enamel

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e·nam·el / iˈnaməl/ • n. an opaque or semitransparent glossy substance applied to metallic or other hard surfaces for ornament or as a protective coating. ∎  a work of art executed in such a substance. ∎  the hard glossy substance that covers the crown of a tooth. ∎  (also enamel paint) a paint that dries to give a smooth, hard coat. • v. (-eled , -el·ing ; Brit. -elled, -el·ling) [tr.] [often as adj.] (enameled) coat or decorate (a metallic or hard object) with enamel: an enameled roasting pan. DERIVATIVES: e·nam·el·er n. e·nam·el·ist / -ist/ n.

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enamel, a siliceous substance fusible upon metal. It may be so compounded as to be transparent or opaque and with or without color, but it is usually employed to add decorative color. It was used to decorate jewelry in ancient Egypt, Greece, and Rome. Specimens of enamel-work found in Belgium and England date from as early as the 3d or 2d cent. BC Perfected in the Byzantine world, enamel, often in the cloisonné technique, was used to adorn screens and tabernacles. In the 12th cent. the Spanish excelled in the champlevé technique. In France at that time brilliant coloristic effects were achieved in the Meuse valley. Concurrently, Limoges became a long-time center of superb enamelwork production. From Limoges in the 16th cent. emerged the most famous artist to work in enamel, Léonard Limousin. In England, from the 17th cent. on, enamel provided the surface for miniature portraits. It was also used for the florid decoration of vanity cases and snuffboxes. In the 19th cent. there was a decline in craftsmanship and a general loss of interest in the enamel medium. The mid-1960s produced an extensive craft revival and reborn interest in enamel techniques.

See T. and B. Hughes, English Painted Enamels (1967); S. Benjamin, Enamels (1983); G. L. Matthews, Enamels, Enameling, Enamelists (1984).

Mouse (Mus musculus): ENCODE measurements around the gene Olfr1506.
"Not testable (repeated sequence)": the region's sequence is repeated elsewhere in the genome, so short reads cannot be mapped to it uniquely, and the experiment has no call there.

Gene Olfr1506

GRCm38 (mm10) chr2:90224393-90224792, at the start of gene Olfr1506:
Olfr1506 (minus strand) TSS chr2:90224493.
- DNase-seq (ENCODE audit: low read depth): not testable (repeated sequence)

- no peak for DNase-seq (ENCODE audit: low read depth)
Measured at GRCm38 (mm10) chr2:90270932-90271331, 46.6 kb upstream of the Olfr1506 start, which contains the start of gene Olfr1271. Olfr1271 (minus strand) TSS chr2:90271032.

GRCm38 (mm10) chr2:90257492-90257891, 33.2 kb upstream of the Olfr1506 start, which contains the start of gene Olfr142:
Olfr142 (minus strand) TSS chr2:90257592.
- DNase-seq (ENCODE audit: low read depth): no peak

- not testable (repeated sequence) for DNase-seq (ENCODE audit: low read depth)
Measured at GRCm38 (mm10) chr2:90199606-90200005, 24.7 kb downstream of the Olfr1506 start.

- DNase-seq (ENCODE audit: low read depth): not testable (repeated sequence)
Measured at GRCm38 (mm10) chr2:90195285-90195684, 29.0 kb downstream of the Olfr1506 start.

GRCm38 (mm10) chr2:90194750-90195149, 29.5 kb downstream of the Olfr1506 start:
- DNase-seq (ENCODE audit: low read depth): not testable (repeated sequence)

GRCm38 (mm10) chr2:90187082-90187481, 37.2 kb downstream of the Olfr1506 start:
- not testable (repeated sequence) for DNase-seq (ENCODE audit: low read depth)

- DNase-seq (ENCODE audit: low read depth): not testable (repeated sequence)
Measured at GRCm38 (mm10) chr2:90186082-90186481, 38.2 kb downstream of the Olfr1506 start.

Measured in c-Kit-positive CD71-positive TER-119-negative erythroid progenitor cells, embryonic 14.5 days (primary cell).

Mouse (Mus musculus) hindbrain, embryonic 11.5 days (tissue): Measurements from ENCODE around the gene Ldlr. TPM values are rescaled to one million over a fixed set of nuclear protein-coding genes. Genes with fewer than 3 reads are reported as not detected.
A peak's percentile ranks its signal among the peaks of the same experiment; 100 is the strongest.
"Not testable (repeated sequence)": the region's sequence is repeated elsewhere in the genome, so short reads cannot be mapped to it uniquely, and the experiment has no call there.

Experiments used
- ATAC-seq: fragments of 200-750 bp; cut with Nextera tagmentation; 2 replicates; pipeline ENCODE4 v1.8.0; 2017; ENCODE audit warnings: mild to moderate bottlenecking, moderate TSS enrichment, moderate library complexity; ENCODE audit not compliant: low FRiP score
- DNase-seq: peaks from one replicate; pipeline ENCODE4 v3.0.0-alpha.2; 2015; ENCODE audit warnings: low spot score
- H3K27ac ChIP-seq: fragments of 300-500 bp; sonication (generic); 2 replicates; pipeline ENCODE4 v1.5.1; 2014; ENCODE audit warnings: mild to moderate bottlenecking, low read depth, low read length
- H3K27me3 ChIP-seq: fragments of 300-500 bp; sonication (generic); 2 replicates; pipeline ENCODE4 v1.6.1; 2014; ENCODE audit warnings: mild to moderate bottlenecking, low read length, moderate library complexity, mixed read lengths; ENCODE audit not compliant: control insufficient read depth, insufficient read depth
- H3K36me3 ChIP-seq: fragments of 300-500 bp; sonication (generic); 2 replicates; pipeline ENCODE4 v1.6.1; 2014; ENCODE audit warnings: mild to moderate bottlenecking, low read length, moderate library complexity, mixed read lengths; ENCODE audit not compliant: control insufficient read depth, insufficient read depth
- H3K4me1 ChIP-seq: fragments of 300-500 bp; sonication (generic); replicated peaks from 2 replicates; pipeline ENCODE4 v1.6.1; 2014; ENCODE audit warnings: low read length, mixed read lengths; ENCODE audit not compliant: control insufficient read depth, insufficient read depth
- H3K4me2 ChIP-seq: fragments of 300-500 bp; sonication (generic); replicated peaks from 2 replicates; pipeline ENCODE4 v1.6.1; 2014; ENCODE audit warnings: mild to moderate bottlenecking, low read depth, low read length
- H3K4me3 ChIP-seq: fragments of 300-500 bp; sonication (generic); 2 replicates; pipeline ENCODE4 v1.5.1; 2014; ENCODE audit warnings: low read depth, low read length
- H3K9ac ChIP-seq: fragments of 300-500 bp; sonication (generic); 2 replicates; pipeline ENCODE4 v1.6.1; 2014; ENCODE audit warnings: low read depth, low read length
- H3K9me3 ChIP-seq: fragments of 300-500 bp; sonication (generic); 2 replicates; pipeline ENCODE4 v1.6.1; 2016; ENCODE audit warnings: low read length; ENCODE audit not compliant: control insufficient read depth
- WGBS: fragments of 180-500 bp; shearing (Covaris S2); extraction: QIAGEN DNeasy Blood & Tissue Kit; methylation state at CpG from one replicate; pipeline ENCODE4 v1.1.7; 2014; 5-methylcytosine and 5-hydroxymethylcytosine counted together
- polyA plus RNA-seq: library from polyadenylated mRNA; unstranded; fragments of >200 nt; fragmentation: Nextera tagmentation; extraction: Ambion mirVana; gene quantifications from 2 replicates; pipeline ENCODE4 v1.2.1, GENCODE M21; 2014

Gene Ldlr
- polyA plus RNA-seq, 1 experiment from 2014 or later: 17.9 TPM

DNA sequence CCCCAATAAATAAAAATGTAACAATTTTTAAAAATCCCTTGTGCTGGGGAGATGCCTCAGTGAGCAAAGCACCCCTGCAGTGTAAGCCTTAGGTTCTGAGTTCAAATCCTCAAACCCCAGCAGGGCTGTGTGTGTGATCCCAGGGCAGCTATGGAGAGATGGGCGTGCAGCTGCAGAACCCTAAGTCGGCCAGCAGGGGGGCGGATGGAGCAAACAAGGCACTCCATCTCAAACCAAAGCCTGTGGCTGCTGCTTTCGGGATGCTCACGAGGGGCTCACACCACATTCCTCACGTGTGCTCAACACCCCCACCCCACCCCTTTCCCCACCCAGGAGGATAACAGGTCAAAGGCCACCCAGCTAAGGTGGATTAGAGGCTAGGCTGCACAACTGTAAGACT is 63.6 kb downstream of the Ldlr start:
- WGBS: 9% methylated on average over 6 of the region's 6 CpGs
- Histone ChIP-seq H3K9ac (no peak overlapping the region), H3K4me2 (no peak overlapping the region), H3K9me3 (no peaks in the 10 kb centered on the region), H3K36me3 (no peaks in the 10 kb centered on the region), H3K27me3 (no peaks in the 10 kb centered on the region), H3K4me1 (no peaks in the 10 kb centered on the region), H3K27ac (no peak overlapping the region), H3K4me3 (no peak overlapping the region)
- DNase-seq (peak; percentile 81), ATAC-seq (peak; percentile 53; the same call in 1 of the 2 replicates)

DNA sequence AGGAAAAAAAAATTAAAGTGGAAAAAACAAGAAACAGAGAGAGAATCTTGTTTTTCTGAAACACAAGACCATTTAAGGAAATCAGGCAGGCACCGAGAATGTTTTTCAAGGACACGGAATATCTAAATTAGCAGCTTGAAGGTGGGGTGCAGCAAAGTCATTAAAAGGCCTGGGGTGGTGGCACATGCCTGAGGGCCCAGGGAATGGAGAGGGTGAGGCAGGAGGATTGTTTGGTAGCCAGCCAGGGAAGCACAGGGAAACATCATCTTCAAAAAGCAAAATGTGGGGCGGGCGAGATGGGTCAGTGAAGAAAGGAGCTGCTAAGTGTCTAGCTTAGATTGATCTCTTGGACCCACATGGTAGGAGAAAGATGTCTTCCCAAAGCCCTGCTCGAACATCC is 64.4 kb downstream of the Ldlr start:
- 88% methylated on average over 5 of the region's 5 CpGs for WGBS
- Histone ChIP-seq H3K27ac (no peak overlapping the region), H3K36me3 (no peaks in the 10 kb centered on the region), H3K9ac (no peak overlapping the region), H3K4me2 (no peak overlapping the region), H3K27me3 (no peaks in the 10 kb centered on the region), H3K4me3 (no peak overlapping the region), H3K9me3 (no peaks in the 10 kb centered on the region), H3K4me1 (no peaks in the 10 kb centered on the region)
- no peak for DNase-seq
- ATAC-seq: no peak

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enamel The material that forms a covering over the crown of a tooth (i.e. the part that projects above the gum). Enamel is smooth, white, and extremely hard, being rich in minerals containing calcium, especially apatite. It is produced by certain cells (ameloblasts) of the oral epithelium and protects the underlying dentine of the tooth. Enamel may also be found in the placoid scales of certain fish, which demonstrates the common developmental origin of scales and teeth.

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enamel •sewellel •camel, enamel, entrammel, mammal, trammel •miasmal, phantasmal •Carmel •abysmal, baptismal, catechismal, dismal, paroxysmal •animal • minimal • lachrymal •maximal •decimal, infinitesimal •septimal • optimal • primal • Rommel •abnormal, conformal, formal, normal, paranormal, subnormal •chromosomal • Kümmel •Brummell, pommel, pummel •epidermal, geothermal, isothermal, pachydermal, taxidermal, thermal

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enamel Crystals of a calcium phosphate-carbonate salt, containing 2–4% of organic matter, which are formed from the epithelium of the mouth and which provide a hard outer coating to denticles and to the exposed part of teeth.

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enamel glass-like composition laid on a surface. XV. f. enamel vb. XIV. — AN. enameler, enamailler, f. EN-1 + amail = OF. esmail (mod. émail), new formation on the nom. esmauz — Gmc. *smalt- (OHG. smalz, G. schmalz melted fat), rel. to SMELT2.

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enamel Crystals of a calcium phosphate-carbonate salt, containing 2–4% of organic matter, which are formed from the epithelium of the mouth and provide a hard outer coating to denticles and the exposed part of teeth.

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enamel Decorative or protective glazed coating produced on metal surfaces, or a type of paint. Ceramic enamels are made from powdered glass and calx, with metal oxides to add colour. Enamel paints consist of zinc oxide, lithopone, and high-grade varnish. The finish is hard, glossy, and highly durable.

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enamel (i-nam-ĕl) n. the extremely hard outer covering of the crown of a tooth, which consists of crystalline hydroxyapatite.